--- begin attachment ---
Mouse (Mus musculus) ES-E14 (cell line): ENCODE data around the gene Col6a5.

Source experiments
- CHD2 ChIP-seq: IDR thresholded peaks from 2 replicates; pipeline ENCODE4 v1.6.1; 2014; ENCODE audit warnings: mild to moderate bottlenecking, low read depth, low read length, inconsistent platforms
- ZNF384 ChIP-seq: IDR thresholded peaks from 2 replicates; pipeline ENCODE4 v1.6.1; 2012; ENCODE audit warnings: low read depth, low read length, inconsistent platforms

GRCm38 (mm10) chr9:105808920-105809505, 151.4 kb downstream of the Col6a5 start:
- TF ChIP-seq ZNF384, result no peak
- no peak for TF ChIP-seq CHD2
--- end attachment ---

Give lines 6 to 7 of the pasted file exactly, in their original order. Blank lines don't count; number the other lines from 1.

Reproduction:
- TF ChIP-seq ZNF384, result no peak
- no peak for TF ChIP-seq CHD2